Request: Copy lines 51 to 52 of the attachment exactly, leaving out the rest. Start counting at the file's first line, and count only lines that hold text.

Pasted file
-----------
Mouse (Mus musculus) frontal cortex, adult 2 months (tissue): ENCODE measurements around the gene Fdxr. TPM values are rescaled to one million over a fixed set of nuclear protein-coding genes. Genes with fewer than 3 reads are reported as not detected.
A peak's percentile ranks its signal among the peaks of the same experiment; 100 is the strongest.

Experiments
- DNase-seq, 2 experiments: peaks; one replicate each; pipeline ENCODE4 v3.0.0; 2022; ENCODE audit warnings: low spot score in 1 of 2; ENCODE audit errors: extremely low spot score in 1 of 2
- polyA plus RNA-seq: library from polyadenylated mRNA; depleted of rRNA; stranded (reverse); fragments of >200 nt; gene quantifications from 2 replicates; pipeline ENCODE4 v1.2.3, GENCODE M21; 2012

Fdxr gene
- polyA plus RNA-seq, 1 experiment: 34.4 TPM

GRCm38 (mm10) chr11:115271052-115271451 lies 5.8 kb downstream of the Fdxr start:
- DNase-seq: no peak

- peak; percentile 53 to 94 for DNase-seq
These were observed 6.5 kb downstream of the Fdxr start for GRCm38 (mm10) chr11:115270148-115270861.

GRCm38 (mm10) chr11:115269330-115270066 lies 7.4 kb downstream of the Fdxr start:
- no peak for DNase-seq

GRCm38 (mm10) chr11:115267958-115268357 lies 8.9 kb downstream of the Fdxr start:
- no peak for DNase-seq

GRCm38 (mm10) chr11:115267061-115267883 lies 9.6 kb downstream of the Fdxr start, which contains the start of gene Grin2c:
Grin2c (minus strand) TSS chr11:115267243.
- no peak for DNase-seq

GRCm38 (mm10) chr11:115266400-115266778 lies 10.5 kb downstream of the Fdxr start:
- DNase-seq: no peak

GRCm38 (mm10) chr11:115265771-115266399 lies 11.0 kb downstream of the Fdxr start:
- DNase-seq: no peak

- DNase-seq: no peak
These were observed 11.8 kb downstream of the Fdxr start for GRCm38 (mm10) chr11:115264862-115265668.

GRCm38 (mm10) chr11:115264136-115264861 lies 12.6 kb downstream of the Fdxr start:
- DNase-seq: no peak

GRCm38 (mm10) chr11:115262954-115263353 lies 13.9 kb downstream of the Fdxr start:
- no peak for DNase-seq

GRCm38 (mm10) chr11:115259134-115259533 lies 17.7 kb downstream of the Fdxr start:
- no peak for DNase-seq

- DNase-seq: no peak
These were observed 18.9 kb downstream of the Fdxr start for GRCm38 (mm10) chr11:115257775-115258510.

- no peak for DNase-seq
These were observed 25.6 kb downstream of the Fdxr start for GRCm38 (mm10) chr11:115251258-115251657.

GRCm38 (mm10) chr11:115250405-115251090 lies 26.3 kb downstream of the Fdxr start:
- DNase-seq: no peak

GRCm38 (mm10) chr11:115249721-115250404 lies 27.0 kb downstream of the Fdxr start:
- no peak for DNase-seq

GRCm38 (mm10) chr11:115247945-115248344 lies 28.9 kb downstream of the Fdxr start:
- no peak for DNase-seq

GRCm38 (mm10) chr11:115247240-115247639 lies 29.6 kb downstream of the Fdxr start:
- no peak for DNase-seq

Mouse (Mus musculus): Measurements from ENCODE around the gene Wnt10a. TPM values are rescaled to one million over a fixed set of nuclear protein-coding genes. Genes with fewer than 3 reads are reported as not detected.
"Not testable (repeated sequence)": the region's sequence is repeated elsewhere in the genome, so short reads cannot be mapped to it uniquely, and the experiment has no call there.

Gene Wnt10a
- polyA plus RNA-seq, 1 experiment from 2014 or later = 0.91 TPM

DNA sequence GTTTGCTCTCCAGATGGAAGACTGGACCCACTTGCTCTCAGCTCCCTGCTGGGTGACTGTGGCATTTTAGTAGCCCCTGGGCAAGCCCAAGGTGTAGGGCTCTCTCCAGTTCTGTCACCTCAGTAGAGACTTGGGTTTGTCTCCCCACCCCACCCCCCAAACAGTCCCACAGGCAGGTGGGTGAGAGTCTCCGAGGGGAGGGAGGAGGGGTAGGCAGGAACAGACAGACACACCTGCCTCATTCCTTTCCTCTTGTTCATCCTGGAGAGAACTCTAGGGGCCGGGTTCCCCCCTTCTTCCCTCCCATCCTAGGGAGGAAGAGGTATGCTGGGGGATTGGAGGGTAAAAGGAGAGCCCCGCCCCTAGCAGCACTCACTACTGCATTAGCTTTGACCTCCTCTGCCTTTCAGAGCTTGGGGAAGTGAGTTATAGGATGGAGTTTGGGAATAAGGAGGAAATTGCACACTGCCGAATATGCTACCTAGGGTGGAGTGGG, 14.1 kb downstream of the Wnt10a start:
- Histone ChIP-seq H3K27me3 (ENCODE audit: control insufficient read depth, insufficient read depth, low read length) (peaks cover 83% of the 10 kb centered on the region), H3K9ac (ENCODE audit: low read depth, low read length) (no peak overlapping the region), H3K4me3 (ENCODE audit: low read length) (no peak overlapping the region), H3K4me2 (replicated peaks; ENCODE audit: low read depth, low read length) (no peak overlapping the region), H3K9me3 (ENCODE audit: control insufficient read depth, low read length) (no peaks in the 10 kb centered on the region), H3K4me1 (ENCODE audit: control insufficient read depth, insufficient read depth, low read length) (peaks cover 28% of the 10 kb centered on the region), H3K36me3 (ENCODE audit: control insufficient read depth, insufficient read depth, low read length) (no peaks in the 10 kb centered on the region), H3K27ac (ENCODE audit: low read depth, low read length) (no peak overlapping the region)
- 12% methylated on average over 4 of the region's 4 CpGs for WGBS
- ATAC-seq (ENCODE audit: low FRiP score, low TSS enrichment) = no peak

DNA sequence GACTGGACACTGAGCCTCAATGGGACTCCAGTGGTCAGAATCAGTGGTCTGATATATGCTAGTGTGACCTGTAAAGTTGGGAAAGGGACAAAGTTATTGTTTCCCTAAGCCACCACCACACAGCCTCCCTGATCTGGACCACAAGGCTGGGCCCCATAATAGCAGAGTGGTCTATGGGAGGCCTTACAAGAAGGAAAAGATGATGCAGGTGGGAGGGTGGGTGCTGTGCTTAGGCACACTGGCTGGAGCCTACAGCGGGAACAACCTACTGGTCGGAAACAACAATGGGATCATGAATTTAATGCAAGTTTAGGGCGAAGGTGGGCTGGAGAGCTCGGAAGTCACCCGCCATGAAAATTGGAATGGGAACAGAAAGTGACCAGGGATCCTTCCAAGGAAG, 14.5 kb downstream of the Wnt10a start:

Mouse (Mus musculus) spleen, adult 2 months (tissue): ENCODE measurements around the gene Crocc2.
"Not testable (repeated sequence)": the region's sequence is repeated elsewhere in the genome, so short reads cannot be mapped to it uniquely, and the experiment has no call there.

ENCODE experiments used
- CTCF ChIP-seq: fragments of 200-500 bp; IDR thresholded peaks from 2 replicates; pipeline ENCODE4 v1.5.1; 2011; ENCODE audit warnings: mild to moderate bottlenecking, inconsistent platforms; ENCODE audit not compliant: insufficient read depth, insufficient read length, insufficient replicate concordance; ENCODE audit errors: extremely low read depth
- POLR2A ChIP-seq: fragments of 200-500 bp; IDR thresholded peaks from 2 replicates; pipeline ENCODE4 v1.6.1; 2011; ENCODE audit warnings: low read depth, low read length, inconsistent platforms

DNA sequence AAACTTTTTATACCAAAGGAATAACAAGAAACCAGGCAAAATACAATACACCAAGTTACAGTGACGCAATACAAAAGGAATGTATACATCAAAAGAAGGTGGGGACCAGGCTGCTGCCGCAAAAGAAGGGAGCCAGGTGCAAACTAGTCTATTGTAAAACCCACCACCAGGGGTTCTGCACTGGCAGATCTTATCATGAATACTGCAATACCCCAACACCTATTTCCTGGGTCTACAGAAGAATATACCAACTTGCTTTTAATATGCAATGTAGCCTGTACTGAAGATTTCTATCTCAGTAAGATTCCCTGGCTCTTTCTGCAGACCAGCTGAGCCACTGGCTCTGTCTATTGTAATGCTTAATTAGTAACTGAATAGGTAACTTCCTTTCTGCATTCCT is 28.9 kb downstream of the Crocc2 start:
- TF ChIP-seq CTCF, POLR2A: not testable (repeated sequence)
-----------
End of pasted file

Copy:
DNA sequence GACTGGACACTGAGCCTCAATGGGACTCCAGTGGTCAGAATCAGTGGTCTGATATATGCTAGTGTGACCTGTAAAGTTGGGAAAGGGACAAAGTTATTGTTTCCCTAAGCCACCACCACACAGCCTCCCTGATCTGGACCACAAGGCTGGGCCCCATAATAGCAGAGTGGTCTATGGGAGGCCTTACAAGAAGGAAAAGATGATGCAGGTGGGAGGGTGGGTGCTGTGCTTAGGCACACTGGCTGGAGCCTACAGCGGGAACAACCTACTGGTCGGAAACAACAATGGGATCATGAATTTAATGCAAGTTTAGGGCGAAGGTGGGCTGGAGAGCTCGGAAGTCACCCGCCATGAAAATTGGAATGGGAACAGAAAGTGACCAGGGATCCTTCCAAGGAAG, 14.5 kb downstream of the Wnt10a start:

Mouse (Mus musculus) spleen, adult 2 months (tissue): ENCODE measurements around the gene Crocc2.